Controlling certain rings can really help the Phoenix clan. Henshin DiscipleIshiken InitiateKatana of FireSolemn Scholar, and Isawa Tadaka all benefit, either directly or indirectly, from controlling certain rings. When an opponent denies those rings it can hurt, so now the Phoenix are employing roving gangs of ring-thieves to level things out. In truth, the Roving Michibiku is rarely going to benefit one of the above-mentioned cards, simply because only two of them see any regular play. But what the Michibiku does affect, which players vie for every turn, is the Imperial Favor. A 2-point swing in determining who claims the Favor should be enough to secure it in most cases, which can help to turn on powerhouses like Kanjo District, or activate Censure. As a Scholar, the Michibiku can enable Bustling Academy to do its thing, though his Monk trait is woefully under-supported in Phoenix, and would require a Dragon splash to make use of. As a 2/2/1 for 3, even as a conflict character, the Michibiku doesn’t offer fantastic skills, but he can be situationally powerful in concert with other cards.


119. Taryū-Jiai

Dueling Shugenjas! Since Taryū-Jiai is a glory-based duel, it is almost certain to see play exclusively out of Isawa Mori Seido. This is because glory has a much, much narrower range of value than military or political skills, so Isawa Mori Seido‘s ability will be needed to make the duel sufficiently one-sided. Even then, unless you have an Isawa Mori Seido-boosted Asako Azunami or Isawa Kaede against a 0-glory opponent, you will always need to bid at least 2 to guarantee a win. This narrows the card’s effectiveness, which is narrowed further by the requirement that your opponent is also playing Shugenja. This starts to stretch the list of what is needed to make good use of this card, although the reward – resolving a ring effect of your choice as if you were the attacker – is a major payoff. While this card would seem to suggest itself in Phoenix dishonor, or maybe honor, those archetypes are currently a mess, with four(!) different character traits (Bushi, Courtier, Monk, Shugenja) contributing differently, and all detracting from the focus required for a successful tournament build. As such, Taryu-Jiai doesn’t seem to have a natural home, which is a shame.


120 Unleash the Djinn

Unleash the Djinn offers an immensely powerful effect – at a price. By setting the military and political skills of each participating character to 3 until the end of the conflict – an effect which cannot be overridden except by another ‘set’ effect, and which overrides all attachments, and skill and honored/dishonored modifiers – Unleash the Djinn basically says that the player with the most units present wins the conflict. This can be especially devastating against clans like Lion and Scorpion, who tend to have very high skills in one area, at the cost of lacking them in the other. Unleash the Djinn can then effectively neutralize their innate advantages, turning the game into ‘who has more people’ as opposed to ‘whose are better.’ However, Unleash the Djinn is Fire role only, which severely restricts its availability, particularly to Unicorn, who have cards like Force of the River, which in combination with Unleash the Djinn, offer terrifying potential. The card does also cost you 3 honor, which can be extremely painful if it’s countered, and also almost precludes you from playing Assassination, or other cards with heavy dishonor costs, like Spreading the Darkness. Of the two clans who can play this at the moment – Dragon and Lion – Lion are much more likely to be able to generate the swarm-style that this card best rewards.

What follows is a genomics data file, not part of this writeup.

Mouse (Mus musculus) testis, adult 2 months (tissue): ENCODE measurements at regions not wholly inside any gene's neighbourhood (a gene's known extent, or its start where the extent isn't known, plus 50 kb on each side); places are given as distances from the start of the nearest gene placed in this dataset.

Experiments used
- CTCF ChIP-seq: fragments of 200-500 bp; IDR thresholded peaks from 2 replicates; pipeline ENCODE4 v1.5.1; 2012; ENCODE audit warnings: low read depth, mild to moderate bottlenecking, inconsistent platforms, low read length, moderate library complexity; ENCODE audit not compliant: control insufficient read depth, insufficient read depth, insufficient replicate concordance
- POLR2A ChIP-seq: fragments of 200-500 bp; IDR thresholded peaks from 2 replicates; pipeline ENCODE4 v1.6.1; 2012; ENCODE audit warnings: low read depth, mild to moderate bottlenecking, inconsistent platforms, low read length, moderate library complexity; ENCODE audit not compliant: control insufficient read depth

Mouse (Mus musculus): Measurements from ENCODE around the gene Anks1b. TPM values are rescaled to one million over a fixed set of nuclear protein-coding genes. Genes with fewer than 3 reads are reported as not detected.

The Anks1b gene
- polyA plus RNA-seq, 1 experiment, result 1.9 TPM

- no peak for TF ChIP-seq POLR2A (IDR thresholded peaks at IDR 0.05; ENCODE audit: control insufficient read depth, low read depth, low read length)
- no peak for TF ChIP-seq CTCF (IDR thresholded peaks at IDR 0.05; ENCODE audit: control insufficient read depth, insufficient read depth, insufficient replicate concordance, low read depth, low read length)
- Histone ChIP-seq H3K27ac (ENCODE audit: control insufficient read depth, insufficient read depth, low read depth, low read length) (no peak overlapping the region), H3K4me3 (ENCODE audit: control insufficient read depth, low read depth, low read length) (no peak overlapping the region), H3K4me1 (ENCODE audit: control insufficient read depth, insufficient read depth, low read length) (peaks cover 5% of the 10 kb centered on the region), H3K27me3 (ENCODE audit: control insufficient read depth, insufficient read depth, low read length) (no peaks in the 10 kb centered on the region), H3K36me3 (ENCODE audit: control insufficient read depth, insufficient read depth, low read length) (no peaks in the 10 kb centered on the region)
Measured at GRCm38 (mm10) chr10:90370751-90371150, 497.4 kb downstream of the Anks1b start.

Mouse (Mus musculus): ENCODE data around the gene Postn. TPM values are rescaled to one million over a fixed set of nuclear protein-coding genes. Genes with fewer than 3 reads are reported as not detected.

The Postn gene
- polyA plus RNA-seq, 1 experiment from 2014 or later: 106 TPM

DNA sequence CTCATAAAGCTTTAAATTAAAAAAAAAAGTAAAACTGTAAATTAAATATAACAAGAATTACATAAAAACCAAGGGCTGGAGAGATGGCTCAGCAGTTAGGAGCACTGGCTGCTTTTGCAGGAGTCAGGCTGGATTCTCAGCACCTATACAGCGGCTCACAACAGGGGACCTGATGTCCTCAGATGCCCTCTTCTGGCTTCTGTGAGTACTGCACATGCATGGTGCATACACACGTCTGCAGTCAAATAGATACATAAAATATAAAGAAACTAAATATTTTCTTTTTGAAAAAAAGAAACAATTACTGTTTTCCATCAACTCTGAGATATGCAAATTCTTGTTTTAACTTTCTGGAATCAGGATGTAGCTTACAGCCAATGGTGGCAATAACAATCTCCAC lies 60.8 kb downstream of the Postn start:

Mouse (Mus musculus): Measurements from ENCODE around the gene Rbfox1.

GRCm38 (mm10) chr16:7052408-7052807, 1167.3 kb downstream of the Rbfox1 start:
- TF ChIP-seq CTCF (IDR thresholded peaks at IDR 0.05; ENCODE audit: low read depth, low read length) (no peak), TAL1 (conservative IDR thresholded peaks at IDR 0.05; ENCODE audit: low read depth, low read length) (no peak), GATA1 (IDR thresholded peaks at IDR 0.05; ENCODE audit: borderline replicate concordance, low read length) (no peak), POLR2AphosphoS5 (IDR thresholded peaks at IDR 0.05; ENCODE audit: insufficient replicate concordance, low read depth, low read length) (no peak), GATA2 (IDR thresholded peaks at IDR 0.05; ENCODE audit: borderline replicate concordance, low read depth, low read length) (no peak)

Crab get some interesting cards but nothing immediately of note. The Crane get Tengu Sensei who although expensive can negate an opponent’s character for a turn. The Dragon get Agasha Shunsen who has the potential to be very powerful, along with some other fun options. The Lion unfortunately don’t get much in this pack. Phoenix similarly get some interesting cards but nothing immediately that leaps out. Scorpion get Reclusive Zokujin, a dynasty side Unassuming Yojimbo. Unicorn of course are the big winners out of this pack if only for their version of Hisu Mori Toride. On the neutral side we get another good Mantis character with Mantis Tenkinja, unfortunately role locked again, but the Mantis fans will be delighted. Overall, not a very exciting pack ending the elemental cycle with a bit of a slump. Importantly, it does finally put Unicorn in a place where they finally can play like a great clan.

Check out the team going through the pack below:

This article was a team effort. All blame will be shared equally.

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4 Replies to “Elemental Cycle – Pack 6 – Elements Unbound”

  1. “By setting the military and political skills of each participating character to 3 until the end of the conflict – an effect which cannot be overridden…”

    That’s not actually correct. It cannot be overridden EXCEPT by another ‘set’ effect.

    Thanks for the timely and informative write-up, as always.

  2. I dont get where your getting your info from for the UHMT its plus one province strength plus one honor from old SH. Still same old 10 influence like everyone else right?
    Btw love the reviews mostly good imsights i miss alot of times on my own.